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The One and The Many By RJ Rushdoony

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The question of where ultimacy lies should be central to the Christian. It is easy to see the social implications of allowing priority to fall to either the one or the many. This volume examines in-depth the Christian solution to the problem of the one and the many – the Trinitarian God. Only in the godhead is this dilemma resolved. Only in the Trinity does there reside an equal ultimacy of unity and plurality. Rushdoony examines the history of Western thought from the standpoint of the one and the many and demonstrates clearly that the most astute thinkers were unable to resolve this philosophical conflict. What is needed now is a complete return to the Trinitarian view of God and its implications for a Christian social order.


Selected Quotes

“The question which haunts the dialectical culture is this: how to have unity without totally undifferentiated and meaningless oneness? If all things are basically one, the differences are meaningless, divisions false, and definitions are sophistications, in that the tyranny, or destiny, of oneness is the truth of all being. But, if all things are basically many, and if plurality is ultimate, then the world dissolves into unrelated particulars and becomes, as some thinkers insist, not a universe but a multiverse, and every atom is in a sense its own law and being. The first leads to the breakdown of differences and the liberty of atomistic individualism and particularity; the second is the breakdown of fundamental law into nihilism and the retreat of men and their arts into isolated and private universes.” (page 22)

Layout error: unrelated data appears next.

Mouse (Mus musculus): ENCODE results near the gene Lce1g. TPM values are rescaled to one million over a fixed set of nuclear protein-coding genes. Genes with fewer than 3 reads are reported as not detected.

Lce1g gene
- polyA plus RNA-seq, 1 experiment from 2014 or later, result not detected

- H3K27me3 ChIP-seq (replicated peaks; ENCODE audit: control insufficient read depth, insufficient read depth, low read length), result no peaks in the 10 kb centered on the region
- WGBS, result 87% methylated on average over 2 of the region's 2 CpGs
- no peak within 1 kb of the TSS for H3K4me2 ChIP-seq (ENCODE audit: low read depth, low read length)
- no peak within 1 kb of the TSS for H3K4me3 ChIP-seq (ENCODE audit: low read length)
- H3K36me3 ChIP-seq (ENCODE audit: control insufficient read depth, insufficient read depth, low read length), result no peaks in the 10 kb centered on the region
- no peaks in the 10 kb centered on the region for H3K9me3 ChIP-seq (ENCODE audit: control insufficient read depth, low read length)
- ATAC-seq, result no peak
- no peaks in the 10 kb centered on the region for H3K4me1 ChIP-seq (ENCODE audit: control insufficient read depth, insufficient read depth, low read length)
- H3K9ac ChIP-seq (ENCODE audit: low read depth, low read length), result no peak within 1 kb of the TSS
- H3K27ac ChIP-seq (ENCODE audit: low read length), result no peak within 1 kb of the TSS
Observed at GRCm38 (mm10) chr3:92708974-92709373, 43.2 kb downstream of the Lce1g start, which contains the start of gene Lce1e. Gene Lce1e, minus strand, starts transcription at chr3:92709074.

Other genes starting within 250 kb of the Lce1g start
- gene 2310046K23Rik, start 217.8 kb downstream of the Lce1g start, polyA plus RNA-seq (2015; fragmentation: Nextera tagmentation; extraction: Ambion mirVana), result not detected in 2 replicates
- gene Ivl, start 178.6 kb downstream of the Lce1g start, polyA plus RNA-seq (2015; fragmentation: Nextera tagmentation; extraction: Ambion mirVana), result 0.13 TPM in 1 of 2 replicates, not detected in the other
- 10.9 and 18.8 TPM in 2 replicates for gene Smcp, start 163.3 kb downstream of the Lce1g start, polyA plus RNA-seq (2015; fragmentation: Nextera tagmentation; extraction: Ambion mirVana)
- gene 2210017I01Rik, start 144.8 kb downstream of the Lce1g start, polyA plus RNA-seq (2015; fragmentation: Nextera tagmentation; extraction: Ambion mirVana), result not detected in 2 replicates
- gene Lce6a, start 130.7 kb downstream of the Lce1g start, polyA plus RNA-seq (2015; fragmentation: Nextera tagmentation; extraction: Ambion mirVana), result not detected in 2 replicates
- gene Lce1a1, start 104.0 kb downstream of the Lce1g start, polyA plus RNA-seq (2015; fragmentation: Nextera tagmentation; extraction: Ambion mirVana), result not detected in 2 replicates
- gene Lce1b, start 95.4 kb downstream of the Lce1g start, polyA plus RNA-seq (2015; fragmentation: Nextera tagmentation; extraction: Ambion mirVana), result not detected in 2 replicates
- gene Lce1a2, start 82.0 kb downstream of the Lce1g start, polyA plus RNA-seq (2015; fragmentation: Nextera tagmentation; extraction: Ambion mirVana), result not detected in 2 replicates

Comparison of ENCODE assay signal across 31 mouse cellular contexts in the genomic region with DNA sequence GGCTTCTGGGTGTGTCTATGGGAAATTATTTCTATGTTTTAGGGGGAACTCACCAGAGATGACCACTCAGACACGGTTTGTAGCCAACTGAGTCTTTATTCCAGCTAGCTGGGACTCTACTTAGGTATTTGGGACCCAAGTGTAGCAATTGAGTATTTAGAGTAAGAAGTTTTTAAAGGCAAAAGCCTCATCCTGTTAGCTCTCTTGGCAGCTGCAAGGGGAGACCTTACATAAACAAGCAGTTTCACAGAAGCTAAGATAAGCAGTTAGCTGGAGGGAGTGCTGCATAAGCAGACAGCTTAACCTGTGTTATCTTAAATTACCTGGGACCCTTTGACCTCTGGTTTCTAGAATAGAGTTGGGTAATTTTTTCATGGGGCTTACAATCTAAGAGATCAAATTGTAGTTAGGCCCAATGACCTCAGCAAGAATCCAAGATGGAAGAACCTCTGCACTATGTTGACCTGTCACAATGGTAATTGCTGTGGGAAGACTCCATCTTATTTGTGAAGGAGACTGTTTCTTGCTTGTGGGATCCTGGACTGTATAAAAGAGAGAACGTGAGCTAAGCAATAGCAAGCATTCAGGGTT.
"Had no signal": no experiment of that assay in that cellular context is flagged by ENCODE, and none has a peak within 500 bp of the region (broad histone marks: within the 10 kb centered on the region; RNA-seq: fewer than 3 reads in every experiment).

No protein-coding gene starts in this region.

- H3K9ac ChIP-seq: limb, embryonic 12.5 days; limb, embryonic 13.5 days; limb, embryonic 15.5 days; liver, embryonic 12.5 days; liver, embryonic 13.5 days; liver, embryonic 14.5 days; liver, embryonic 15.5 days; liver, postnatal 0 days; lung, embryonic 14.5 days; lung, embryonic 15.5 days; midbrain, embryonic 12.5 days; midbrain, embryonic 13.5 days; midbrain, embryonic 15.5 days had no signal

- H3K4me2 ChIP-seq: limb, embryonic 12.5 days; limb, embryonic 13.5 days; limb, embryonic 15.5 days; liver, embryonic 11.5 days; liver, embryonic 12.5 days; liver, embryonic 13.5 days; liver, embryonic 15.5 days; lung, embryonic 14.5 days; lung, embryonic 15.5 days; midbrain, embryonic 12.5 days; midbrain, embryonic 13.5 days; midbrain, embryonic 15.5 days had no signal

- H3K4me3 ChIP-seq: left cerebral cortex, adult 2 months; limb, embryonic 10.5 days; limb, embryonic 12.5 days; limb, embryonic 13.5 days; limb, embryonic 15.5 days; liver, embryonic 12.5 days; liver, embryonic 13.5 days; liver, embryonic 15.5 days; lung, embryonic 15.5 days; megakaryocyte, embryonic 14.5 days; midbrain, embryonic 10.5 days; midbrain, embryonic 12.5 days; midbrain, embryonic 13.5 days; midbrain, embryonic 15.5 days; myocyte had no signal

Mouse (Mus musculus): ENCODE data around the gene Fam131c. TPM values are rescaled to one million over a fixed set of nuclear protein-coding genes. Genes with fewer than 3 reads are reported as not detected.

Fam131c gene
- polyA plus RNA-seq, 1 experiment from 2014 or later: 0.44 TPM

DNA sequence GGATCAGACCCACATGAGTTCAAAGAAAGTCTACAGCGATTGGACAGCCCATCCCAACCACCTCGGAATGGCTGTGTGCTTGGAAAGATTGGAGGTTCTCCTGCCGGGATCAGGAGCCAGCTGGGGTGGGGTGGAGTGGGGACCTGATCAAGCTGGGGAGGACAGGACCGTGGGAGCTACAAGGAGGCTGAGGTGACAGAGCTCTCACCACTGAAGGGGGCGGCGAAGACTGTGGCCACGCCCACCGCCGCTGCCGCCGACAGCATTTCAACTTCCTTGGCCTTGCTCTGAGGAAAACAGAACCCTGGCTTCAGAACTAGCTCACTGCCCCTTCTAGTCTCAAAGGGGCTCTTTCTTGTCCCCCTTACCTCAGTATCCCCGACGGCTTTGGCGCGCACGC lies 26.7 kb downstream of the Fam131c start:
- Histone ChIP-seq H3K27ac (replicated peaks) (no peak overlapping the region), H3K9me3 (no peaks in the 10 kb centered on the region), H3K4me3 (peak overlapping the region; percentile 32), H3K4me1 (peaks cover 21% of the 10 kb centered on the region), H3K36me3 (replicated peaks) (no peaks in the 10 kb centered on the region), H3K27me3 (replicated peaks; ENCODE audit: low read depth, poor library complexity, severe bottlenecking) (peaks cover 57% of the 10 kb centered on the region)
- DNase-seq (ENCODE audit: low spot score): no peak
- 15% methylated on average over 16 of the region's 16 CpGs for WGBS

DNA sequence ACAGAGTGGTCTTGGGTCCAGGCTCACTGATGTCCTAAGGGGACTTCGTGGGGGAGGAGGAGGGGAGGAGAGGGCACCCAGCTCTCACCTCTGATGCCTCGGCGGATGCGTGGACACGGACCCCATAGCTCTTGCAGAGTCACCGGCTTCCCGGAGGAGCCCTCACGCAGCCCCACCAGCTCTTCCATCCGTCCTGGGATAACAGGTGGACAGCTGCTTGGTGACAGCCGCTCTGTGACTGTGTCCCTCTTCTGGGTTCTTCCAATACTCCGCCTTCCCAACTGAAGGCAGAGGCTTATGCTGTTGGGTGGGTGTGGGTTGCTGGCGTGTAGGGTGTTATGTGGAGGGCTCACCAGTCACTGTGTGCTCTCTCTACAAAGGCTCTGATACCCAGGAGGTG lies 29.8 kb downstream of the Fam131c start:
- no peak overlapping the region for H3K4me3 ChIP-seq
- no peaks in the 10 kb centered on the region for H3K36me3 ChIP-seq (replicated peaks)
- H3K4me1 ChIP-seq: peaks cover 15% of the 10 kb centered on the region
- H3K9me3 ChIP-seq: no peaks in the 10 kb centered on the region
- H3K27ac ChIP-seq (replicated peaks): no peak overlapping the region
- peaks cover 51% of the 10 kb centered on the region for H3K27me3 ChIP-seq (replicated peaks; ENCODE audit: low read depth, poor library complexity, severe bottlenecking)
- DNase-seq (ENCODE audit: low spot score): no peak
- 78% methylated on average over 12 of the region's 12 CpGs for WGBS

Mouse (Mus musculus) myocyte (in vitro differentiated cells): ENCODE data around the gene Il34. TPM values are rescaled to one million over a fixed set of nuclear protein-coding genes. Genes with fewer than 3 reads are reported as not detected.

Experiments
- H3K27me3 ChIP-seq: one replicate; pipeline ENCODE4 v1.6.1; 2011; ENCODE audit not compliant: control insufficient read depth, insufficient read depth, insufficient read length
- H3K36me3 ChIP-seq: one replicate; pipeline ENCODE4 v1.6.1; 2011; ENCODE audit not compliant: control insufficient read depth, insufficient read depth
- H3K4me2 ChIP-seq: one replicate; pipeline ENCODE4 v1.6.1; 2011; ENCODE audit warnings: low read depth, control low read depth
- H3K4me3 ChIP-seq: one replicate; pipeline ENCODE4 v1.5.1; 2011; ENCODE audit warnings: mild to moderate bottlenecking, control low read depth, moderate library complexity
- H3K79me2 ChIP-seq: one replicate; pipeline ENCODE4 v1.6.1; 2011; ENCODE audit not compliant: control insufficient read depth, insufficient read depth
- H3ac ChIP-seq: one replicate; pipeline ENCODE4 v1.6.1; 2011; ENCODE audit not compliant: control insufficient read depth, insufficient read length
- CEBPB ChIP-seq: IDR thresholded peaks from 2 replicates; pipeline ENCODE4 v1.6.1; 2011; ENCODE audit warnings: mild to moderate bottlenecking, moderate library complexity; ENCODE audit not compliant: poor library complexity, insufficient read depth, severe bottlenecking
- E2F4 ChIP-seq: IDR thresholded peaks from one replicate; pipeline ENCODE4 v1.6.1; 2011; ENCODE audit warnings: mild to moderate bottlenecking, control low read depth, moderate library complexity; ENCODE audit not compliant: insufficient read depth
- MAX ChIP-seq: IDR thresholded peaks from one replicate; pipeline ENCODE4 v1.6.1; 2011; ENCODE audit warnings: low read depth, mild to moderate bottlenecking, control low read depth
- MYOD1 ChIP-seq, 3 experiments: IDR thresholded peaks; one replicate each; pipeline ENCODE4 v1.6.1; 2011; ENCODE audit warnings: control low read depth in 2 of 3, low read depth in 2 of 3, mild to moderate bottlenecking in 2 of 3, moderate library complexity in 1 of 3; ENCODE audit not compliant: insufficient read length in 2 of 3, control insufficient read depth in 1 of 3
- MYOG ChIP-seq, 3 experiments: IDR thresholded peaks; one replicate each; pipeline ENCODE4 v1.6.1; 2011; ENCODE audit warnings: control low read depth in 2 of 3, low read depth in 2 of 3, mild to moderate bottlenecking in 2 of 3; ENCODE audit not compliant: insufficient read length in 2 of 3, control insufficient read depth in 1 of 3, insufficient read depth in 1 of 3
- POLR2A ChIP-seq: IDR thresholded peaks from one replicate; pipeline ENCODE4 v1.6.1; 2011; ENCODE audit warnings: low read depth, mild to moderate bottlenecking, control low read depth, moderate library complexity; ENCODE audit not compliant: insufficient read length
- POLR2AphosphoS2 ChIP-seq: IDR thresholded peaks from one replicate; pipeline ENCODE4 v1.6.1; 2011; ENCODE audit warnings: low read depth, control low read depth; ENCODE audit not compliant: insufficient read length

“In orthodox Trinitarian Christianity, the problem of the one and the many is resolved. Unity and plurality are equally ultimate in the Godhead. The temporal unity and plurality is on a basis of equal validity. There is thus no basic conflict between the individual and the community. The individual lives in community, and the community flourishes as the individual finds himself and grows in terms of consistently Christian faith. Instead of a basic philosophical hostility between individual and government, believer and church, person and family, there is a necessary co-existence. Neither the one nor the many is reducible to the other. They cannot seek obliteration of the other, for it involves self-obliteration. The Augustinian and Calvinistic faith, by its hostility to subordinationism, holds, if developed, the possibilities of true social order, and, to the extent that Augustinianism and Calvinism have been followed, Western culture has developed both freedom and order.” (page 16)